Mezzotint portrait of John Bird

Made:
1776 in London
maker:
Valentine Green
artist:
John Lewis

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Portrait mezzotint print from engraving, 'JOHN BIRD of LONDON (1709-1776), 'Who furnished the Chief Observatories of
Science Museum Group Collection
© The Board of Trustees of the Science Museum, London

Portrait mezzotint print from engraving, 'JOHN BIRD of LONDON (1709-1776), 'Who furnished the Chief Observatories of
Science Museum Group Collection
© The Board of Trustees of the Science Museum, London

Print (mezzotint). Engraved by Valentine Green after John Lewis; published by Valentine Green, London, 1776. Titled 'JOHN BIRD of LONDON, | Who furnished the Chief Observatories of the World, with the most Capital Astronomical Instruments divided by him after an improved | method of his own, in a manner superior to any executed before, for which, and many other Improvements in the Construction of | Astronomical Instruments, he was honoured with a considerable Recompence from the Commissioners of Longitude. | Died the 31st. March 1776, in the 67th. year of his age.' The print is a half-length portrait of John Bird, shown seated at a table in front of a curtain backdrop. Lying on the table are a beam compass, Bird's publication 'The Method of Constructing Mural Quadrants', and a diagram of a mural quadrant lettered 'J. Bird Sculp'. The composition is enclosed by a simple, rectangular trompe-l’oeil frame. Lettered underneath the image with title, and maker and publication details as follows: 'Lewis Pinxit.'; 'Engraved by V. Green, Engraver to his Majesty, & to the Elector Palatine.'; 'Published Decr. 2, 1776, by V. Green, Engraver to his Majesty &c. Salisbury Street, Strand.'

John Bird began as a clothier but later turned to scientific instrument-making. He established a reputation for constructing, and accurately dividing the scales of, large quadrants for astronomical observatories.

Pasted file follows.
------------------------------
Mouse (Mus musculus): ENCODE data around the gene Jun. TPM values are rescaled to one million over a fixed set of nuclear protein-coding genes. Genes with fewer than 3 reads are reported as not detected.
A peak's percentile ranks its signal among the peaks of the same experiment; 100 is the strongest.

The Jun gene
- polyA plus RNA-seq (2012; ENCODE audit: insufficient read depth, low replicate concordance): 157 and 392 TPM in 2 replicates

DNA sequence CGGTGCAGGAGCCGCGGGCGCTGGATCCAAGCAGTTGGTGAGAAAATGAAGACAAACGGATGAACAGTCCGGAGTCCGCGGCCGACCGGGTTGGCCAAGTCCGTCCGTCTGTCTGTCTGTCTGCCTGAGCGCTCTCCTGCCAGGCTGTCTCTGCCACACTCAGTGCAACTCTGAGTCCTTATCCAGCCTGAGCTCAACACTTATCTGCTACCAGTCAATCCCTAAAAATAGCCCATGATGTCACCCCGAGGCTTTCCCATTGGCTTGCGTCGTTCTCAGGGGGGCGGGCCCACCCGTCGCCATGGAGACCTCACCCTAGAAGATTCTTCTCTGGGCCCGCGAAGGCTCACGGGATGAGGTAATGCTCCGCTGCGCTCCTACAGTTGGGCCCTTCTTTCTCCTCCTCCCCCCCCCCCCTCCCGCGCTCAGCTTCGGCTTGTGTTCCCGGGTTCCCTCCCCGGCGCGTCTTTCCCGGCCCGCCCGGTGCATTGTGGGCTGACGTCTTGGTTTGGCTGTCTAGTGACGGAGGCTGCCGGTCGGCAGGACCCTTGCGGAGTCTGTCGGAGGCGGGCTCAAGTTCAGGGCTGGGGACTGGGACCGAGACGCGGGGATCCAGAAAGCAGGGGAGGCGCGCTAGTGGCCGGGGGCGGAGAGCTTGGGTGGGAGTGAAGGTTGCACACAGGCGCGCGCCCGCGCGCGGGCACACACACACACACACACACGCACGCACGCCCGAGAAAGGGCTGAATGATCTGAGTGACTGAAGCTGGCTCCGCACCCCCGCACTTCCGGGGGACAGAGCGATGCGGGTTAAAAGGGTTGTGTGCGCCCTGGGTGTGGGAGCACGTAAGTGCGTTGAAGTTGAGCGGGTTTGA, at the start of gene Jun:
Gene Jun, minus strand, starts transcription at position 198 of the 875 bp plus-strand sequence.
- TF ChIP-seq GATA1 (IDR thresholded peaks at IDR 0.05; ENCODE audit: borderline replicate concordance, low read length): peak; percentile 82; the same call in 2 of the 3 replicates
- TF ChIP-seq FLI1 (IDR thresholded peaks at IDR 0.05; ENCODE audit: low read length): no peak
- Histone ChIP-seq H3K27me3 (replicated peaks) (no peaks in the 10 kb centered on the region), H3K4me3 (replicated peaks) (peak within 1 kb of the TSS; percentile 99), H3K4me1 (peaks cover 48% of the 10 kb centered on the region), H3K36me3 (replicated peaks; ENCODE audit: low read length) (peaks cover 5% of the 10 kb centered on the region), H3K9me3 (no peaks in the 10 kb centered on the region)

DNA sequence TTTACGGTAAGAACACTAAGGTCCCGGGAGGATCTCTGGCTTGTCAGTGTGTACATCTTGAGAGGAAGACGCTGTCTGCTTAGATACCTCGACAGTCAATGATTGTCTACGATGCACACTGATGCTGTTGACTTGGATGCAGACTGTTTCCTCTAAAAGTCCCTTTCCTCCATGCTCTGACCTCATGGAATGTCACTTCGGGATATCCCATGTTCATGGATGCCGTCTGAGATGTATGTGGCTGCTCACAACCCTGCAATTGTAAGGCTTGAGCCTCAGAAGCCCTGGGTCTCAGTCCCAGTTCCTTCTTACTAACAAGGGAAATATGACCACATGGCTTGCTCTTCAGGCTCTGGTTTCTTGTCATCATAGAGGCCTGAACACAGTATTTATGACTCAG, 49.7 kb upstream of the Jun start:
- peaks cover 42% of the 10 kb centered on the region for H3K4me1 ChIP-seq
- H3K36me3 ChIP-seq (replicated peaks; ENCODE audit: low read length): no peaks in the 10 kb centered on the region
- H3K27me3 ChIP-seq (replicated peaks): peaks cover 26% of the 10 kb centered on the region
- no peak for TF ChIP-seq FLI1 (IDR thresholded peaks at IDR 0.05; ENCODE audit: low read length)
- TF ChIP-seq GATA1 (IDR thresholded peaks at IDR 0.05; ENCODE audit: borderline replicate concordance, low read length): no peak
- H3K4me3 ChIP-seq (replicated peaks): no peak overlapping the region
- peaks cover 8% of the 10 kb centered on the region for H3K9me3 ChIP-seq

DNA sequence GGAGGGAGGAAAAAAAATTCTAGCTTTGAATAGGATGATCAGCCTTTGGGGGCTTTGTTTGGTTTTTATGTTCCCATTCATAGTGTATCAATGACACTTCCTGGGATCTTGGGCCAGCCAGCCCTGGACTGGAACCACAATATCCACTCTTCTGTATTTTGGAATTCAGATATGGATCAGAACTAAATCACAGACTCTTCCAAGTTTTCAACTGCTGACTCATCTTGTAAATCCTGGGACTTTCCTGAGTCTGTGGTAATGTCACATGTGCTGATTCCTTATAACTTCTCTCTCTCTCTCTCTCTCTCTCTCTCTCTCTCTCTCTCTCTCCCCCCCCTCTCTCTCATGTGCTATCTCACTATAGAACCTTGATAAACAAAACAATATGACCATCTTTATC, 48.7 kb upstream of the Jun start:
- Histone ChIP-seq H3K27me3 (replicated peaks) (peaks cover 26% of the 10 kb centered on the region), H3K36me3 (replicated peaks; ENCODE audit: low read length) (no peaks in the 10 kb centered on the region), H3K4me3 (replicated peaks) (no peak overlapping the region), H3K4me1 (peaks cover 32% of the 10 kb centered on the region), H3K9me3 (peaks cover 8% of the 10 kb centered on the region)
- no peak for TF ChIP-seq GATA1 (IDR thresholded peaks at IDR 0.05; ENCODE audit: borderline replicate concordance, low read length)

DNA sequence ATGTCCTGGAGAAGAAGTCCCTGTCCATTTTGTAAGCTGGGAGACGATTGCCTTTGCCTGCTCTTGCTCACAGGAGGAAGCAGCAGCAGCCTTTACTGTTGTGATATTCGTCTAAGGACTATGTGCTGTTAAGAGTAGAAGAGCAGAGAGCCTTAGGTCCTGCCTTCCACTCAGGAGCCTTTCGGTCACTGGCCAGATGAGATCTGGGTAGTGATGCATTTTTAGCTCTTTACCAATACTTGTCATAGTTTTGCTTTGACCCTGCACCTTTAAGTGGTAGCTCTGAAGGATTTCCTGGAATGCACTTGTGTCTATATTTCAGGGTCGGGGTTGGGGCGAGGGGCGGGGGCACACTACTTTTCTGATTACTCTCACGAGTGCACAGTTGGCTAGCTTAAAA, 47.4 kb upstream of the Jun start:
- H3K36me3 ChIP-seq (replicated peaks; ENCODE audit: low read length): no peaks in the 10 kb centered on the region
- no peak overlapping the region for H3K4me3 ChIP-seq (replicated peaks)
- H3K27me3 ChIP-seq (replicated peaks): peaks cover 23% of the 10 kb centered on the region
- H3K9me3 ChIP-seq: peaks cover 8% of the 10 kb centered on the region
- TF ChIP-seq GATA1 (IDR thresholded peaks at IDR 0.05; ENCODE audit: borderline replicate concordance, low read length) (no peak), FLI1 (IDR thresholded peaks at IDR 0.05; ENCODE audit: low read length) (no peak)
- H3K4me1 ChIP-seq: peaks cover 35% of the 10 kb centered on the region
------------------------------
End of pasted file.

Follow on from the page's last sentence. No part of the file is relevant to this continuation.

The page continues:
This mezzotint depicts Bird with examples of his intellectual output and tools of the trade: his own diagram of a mural quadrant; his publication 'The Method of Constructing Mural Quadrants'; and a beam compass that would have been used to draw and divide the scale arcs on such instruments. Such was his skill that the Board of Longitude, the government body concerned with the improvement of navigation, requested he share his techniques with other makers. In return they granted him £500, around ten times the annual salary for a skilled tradesman.

One of Bird’s mural quadrants, made for the Radcliffe Observatory in Oxford, is now in the Science Museum Group’s permanent collection (SMG object number 1935-4). His publication 'The Method of Constructing Mural Quadrants' is also held by the Science Museum Library and Archives (call number Q O.B. BIR BIRD).

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Details

Category:
Art
Object Number:
1857-305
Materials:
mezzotint engraving, paper (fibre product) and printing ink
Measurements:
overall - original print: 367 mm x 255 mm
overall - w/ lining: 390 mm x 287 mm
type:
print
taxonomy:
  • visual and verbal communication
  • visual and verbal communication

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